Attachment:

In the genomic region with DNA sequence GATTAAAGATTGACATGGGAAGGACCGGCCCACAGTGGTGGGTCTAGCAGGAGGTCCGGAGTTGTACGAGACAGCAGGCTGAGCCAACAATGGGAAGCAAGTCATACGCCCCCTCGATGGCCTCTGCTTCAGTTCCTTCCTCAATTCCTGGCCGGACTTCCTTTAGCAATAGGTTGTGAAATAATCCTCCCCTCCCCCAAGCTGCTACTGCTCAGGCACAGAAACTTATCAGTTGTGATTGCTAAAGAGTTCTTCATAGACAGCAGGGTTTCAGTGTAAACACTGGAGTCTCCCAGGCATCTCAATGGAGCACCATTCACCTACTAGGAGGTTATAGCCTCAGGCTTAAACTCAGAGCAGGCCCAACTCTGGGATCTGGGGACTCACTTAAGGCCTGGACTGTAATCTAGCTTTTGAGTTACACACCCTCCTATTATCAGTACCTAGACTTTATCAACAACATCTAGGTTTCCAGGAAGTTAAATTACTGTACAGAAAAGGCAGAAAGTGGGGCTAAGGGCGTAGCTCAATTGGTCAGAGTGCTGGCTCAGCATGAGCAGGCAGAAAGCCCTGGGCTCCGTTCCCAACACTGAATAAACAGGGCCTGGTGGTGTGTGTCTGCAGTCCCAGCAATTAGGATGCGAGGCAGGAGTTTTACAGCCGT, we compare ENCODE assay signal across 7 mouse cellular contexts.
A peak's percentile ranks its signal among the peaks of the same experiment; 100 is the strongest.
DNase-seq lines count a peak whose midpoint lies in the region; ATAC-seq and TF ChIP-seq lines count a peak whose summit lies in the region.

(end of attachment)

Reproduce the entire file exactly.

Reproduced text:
In the genomic region with DNA sequence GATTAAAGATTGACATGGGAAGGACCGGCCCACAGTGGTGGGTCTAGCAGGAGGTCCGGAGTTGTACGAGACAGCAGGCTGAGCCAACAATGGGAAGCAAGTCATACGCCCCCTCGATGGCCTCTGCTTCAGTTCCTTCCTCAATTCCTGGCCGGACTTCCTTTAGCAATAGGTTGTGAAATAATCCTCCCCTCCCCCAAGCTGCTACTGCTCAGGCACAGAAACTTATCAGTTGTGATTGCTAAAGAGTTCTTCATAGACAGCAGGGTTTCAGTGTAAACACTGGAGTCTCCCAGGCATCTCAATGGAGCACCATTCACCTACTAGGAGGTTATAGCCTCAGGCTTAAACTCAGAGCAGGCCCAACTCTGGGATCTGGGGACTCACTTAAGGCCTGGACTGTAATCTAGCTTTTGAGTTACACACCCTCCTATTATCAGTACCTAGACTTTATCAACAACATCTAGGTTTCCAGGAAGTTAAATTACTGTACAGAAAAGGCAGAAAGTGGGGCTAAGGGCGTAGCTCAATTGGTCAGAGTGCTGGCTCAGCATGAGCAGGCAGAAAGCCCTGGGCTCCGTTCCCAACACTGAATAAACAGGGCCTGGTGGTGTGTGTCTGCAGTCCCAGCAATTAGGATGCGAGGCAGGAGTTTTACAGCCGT, we compare ENCODE assay signal across 7 mouse cellular contexts.
A peak's percentile ranks its signal among the peaks of the same experiment; 100 is the strongest.
DNase-seq lines count a peak whose midpoint lies in the region; ATAC-seq and TF ChIP-seq lines count a peak whose summit lies in the region.